In short: You will always be able to sell a high quality product or service for a good price, so long as it represents great value and you are marketing it to the correct people. If you are struggling, it’s because you need help in one or more of those areas.

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  1. This couldn’t have been more timely for me as I’m about to head out to meet with a potential client, who are already know is price sensitive. This has given me some great tips to show and provide examples of how I add value in my services, during our conversation. Brilliant, thank you

  2. When it comes to selling a product or a service, the first thing one needs to do is find the target audience. Your target audience is a specific group of people that can’t simply live without your product. Of course, as Jim points out, it should be a compelling offer as well.

    Thanks for the tips, Jim.

  3. As always, intriguing reading Jim. I really struggle with this one, I am a reseller and have no control over the price, the value is certainly there, however people baulk at the price. Given that I am here to service people’s needs, I wrack my brains trying to help them arrive at the right decision. I still find that people don’t buy and actually want to have their problem. (Sorry that this comes across so negatively.

    • Hi Wade. If the product you resell has the value, make sure you’re showing it correctly AND to the right people.

      If the value is significant enough and you are talking to the right people, you will be fine.

  4. I like tips that you have given and I think increasing the perceived value of a product or service is more important than lowering the price. I also agree with you that we should attract the right kind of people who can afford our products. There are some people who say that everyone is our customer and I never really believed in this :-)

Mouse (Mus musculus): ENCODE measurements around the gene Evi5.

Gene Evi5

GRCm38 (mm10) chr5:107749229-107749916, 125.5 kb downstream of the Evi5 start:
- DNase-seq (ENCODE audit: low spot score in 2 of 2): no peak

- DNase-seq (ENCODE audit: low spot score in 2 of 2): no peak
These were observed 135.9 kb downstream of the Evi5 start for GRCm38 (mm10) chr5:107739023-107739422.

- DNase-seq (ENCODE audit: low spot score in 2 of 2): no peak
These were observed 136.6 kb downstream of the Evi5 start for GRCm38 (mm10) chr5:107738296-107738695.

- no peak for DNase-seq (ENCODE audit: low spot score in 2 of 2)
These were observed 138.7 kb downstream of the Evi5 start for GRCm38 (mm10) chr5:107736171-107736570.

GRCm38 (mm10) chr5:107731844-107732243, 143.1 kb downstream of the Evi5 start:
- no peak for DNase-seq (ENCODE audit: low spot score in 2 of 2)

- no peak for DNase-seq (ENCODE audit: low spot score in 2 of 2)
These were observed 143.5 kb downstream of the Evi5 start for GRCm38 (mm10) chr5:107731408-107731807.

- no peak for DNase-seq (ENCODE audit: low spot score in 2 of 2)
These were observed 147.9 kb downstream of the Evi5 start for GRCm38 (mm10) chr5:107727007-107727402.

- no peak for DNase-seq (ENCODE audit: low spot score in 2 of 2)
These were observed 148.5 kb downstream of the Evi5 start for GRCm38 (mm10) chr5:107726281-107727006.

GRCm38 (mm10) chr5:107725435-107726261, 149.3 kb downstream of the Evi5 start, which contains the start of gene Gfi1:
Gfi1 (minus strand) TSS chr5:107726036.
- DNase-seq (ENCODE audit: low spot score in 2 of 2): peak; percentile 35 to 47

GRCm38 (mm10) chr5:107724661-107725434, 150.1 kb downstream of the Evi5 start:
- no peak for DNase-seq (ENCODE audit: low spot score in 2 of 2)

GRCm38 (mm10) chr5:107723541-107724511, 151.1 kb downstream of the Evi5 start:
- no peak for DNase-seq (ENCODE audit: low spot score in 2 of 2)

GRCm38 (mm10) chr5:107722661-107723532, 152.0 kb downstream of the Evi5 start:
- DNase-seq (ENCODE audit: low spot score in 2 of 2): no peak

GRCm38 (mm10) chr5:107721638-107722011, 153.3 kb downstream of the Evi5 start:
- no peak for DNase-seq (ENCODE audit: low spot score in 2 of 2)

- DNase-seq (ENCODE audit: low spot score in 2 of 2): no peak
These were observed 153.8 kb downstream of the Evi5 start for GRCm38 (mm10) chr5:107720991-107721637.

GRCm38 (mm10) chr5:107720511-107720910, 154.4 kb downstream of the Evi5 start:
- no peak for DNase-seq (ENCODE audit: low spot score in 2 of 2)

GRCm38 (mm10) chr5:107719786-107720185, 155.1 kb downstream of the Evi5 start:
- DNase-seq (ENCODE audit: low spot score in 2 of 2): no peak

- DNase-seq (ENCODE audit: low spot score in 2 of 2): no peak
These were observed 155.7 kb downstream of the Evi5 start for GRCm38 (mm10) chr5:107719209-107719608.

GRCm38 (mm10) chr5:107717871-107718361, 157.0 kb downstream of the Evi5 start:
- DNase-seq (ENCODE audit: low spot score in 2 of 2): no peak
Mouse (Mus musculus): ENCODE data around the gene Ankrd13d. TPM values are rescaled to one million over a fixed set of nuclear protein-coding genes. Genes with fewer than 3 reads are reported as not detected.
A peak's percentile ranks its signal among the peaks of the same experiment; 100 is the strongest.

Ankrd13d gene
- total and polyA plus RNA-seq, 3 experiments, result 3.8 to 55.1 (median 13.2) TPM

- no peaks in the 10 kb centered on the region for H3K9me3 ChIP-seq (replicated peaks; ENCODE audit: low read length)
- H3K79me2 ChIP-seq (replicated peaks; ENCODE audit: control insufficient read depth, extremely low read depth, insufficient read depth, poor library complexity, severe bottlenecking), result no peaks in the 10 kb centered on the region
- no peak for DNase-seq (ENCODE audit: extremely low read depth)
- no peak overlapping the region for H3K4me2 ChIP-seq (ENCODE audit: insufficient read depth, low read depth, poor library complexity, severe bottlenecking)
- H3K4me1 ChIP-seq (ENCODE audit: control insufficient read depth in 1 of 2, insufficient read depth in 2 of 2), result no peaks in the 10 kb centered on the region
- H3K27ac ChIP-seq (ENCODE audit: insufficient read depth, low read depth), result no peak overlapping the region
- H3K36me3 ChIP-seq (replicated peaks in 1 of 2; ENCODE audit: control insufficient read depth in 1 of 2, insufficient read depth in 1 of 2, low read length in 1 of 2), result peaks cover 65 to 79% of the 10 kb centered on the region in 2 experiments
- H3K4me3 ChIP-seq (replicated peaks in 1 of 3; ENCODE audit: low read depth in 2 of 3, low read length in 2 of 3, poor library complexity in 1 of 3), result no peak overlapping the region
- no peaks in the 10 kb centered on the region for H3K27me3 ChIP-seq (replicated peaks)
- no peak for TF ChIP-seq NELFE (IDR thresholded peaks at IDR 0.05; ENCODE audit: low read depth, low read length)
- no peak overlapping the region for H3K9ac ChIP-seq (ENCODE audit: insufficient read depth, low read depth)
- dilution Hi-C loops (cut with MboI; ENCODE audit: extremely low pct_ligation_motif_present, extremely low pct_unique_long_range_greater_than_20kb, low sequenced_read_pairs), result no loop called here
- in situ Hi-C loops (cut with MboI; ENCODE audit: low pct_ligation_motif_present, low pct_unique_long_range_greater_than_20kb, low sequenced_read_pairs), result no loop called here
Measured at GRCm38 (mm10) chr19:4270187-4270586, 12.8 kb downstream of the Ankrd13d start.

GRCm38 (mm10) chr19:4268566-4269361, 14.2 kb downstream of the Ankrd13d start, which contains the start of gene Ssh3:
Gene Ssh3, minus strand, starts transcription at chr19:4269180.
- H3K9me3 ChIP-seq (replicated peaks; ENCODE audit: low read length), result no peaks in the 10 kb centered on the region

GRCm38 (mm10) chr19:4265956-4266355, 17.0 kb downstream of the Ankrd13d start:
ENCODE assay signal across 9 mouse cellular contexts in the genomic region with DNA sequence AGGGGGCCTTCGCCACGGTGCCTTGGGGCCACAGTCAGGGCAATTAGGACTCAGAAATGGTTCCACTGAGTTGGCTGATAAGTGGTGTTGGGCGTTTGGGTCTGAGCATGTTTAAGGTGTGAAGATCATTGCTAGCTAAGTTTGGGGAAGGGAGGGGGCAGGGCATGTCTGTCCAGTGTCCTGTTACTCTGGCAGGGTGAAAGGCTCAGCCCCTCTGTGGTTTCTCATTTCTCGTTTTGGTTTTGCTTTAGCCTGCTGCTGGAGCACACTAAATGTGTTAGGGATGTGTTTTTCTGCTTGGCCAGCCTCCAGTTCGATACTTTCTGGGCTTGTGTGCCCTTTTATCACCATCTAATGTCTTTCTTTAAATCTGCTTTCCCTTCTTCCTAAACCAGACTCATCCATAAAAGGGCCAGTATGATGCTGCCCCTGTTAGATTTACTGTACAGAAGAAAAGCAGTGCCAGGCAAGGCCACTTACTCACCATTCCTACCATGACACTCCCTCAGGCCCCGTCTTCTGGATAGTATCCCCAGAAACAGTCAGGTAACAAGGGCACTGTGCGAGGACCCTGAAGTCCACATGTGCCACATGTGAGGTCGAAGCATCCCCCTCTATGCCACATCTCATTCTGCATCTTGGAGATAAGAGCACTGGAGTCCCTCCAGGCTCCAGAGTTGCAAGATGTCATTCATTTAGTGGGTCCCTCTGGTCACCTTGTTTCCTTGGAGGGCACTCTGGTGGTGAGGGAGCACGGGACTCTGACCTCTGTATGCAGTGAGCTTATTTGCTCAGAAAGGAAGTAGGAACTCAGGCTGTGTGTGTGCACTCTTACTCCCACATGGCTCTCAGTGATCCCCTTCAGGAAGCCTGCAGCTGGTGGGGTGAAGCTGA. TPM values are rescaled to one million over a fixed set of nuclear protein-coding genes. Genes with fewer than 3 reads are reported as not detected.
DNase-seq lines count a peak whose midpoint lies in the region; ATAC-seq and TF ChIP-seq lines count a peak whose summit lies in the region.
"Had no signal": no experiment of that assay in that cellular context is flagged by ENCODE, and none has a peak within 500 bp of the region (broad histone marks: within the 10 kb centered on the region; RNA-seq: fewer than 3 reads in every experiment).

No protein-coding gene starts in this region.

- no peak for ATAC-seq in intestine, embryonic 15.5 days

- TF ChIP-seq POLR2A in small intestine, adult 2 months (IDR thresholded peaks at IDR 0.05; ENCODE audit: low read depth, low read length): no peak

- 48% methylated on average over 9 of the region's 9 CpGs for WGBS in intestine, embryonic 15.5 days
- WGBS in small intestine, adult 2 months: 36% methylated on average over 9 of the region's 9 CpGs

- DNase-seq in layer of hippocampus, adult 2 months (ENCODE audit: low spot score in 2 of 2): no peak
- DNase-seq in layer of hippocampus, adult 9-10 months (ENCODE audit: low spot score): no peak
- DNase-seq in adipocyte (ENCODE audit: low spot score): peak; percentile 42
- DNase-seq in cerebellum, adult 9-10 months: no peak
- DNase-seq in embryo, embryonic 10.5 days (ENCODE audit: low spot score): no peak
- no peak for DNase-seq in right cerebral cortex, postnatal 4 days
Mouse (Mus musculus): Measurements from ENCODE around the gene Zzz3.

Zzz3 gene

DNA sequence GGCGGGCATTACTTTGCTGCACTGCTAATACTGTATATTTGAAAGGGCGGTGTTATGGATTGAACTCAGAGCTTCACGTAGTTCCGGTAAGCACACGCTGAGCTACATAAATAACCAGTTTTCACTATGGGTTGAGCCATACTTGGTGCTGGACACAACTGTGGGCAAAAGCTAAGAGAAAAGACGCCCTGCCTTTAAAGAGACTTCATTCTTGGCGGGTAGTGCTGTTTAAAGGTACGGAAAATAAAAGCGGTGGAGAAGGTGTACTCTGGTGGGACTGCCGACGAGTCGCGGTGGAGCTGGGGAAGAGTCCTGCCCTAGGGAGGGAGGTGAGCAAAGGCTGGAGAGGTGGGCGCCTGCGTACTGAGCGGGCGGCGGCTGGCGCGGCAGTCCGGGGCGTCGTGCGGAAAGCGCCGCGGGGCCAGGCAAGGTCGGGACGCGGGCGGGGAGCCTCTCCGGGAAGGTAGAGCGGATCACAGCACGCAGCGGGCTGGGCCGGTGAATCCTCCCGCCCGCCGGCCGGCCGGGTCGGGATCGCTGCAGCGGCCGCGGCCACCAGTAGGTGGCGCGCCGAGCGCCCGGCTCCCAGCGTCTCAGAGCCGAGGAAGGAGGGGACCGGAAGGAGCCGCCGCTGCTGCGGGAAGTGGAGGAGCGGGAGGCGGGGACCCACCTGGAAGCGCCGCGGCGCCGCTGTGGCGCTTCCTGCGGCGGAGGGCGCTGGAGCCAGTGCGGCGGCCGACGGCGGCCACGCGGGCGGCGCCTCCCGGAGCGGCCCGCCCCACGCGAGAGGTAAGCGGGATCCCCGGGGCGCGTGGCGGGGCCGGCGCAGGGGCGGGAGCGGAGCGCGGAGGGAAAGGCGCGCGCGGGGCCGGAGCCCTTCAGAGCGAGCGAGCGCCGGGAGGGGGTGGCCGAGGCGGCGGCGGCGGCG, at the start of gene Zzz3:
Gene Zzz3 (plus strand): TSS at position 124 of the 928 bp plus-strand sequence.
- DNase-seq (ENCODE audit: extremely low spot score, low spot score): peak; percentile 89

• You’re right, Mike. The idea that “everyone with skin” is your customer is BS. It’s a by-product of the old days of pyramid selling.

  5. I’ve had my fair share of people telling me what I’m offering is too expensive, I counter that others may offer less value with hidden charges or hide something that will cost them more later. While this might appear to be de-marketing, it has worked in convincing many about the value of what I’m offering.

    But like Jim has just posited you can either communicate the value you’re offering clearly in your message or the one I like the most, offer more solutions and value since no one pays premium for average.

    Great Post Jim!

  6. It’s the easiest thing in the world to inadvertently devalue your brand. You have to look up to the likes of BMW who simply don’t offer a discount on anything they sell. As a result they build desire and an exclusive brand. (I’m not convinced of the quality though 😉 )

    Great Post Jim, +1’d


  7. This is especially true when you’re selling a skill or service. It’s so intangible that many clients find it difficult to see much value. After all, they probably think they could do just as well if they had the time.

    I’ve experienced clients who chose a less expensive writer, only to come back to me with the first draft and ask how much I would charge to fix it. In the end, they’ve paid far more than they would have in the first place.

    • Hi there Sara.